It's the same thing with "Life is Difficult!" It's MEANT to push up against you. It's MEANT to grow you. It's meant to be a buffet. What a freeing concept!

    (I was pretty young (and VERY messed up) when Road Less Traveled came out - and all I remember is being really triggered by "delayed gratification" - so i stopped reading it. :-) )

  2. Christine, Thanks for your insightful comments. It's important to use reality and truthful statements like Peck's and Trump's to motivate us. Love your comment about delayed gratification. It's something many adults never learned so their kids aren't learning it either...but that's a post for another day.

  3. Excellent post Meredith. I have come across "victim" personalities and try to coach or avoid hiring those persons altogether. I had not considered the "neurotic" behavior, but I believe that it is also prevalent. An inferiority complex requires coaching as well. Thanks for sharing!

  4. Thank you for your positive feedback, Christopher. I'm glad you found it valuable. I too have learned to avoid people with victim mentalities as much as possible. Peck said most of them don't respond to therapy because they cannot or will not see their role in anything that happens to them. They only succeed in bringing others down, so you are wise to avoid hiring them.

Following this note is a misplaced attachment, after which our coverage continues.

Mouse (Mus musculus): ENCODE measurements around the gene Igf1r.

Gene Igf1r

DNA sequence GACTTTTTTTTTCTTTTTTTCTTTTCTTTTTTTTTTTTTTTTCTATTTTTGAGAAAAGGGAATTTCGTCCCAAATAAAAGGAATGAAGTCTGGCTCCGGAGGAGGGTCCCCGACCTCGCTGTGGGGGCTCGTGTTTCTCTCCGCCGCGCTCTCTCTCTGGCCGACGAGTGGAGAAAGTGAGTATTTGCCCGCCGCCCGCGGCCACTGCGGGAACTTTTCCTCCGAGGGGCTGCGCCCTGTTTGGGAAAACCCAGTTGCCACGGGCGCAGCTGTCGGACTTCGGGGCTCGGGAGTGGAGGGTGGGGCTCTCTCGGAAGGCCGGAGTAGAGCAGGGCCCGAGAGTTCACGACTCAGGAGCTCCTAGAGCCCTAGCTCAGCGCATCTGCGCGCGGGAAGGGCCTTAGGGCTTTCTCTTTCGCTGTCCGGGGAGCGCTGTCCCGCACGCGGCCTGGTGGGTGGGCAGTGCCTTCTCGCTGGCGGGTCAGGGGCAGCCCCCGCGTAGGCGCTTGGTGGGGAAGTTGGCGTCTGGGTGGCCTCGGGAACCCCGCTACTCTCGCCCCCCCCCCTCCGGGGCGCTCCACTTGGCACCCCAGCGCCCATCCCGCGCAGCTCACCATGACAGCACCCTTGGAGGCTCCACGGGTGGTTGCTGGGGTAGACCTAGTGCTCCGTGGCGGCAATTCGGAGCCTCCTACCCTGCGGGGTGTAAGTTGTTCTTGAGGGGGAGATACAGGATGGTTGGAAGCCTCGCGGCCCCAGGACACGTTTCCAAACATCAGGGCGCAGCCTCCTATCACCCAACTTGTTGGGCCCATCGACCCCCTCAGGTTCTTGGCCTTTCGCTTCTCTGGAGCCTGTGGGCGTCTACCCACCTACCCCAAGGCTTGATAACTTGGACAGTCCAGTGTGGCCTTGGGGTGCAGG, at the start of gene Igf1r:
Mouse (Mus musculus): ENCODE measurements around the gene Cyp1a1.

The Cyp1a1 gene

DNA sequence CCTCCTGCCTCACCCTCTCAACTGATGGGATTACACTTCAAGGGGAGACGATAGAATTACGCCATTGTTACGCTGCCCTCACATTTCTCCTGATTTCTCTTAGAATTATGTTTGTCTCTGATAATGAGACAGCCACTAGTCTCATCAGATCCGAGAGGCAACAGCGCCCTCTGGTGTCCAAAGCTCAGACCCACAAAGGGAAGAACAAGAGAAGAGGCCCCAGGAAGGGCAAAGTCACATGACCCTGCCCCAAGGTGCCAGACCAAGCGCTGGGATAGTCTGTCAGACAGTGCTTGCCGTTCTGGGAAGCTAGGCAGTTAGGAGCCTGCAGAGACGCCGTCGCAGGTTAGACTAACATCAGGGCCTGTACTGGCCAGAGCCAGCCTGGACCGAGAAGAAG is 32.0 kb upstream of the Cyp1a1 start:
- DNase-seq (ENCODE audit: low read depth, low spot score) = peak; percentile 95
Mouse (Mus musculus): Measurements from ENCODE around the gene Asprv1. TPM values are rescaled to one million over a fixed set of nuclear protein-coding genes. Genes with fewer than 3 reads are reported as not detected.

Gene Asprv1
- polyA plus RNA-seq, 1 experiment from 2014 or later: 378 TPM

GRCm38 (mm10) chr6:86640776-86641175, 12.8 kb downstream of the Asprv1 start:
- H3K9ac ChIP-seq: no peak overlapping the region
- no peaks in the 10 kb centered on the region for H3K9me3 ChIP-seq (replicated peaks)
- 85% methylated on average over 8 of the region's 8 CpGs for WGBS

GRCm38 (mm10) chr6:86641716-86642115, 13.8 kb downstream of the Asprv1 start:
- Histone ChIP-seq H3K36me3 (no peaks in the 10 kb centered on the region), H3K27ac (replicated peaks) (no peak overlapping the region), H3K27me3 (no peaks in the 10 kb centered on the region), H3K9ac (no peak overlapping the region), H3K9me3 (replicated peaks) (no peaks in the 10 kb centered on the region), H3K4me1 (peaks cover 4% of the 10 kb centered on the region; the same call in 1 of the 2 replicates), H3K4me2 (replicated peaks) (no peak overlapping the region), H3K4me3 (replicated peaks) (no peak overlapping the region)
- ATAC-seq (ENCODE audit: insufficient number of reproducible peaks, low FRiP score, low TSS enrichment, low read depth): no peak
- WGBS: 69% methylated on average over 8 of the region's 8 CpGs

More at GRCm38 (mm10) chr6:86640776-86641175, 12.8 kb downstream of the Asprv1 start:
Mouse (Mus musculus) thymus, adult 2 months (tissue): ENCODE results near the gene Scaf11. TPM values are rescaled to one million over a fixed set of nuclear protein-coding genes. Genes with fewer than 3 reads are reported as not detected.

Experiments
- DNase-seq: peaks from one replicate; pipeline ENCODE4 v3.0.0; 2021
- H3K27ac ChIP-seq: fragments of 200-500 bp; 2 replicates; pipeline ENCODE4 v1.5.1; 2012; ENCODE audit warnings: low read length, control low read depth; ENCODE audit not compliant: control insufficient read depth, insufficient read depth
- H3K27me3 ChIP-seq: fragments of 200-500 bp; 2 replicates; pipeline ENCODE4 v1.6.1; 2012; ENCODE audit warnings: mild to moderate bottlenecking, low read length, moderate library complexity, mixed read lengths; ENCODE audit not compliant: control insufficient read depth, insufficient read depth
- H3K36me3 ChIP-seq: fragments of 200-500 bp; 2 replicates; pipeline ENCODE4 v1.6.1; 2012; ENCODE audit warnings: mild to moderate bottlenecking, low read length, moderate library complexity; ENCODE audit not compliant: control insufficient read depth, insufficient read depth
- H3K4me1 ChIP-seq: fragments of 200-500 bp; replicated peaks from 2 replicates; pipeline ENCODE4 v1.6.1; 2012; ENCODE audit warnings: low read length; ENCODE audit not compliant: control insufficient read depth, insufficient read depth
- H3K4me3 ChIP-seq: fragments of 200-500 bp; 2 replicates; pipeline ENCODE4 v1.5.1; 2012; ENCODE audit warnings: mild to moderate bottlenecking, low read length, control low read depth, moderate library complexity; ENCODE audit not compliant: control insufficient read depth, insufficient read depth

5. I loved your post, Meredith. Through my journey in recovery, I not only learned that I am responsible, but I learned how and when to be responsible. For example, I learned to be responsible for my own healing. This was huge, as I'd spent my whole life blaming and drinking over what my parents did to me when I was growing up. In recovery, I learned I had the choice to continue to blame them, or work on healing. Fortunately, I had the grace to choose the latter and it is the best choice I have ever made. I have been able to forgive my folks and we enjoy a good relationship today because of that. I hope your post touches many and makes them reconsider the issue of self-responsibility and choice. Thanks!

    Carolyn CJ Jones

  6. Carolyn, thank you for sharing the struggles of your journey...and the successful outcome. I am honored that you felt comfortable being vulnerable here. What you did involved a lot of courage because it is not easy to shift from being a person who blames to one who is willing to take responsibility. I applaud your choices and thank you for your openness and honesty.

  7. I think people often take the "Victim" position, because it is easier and in some way set them personally apart from the problem or difficulty they experience. It is much easier to say that the difficulty you experience is due to something or someone beyond your control and therefore you can't do anything about it.
    The more difficult position to take is that of "Personal Responsibility" which means that you have to do something because you play a role in everything that happens to you. This also empowers you more, because you can do something about your difficulty.
    I enjoyed the post very much.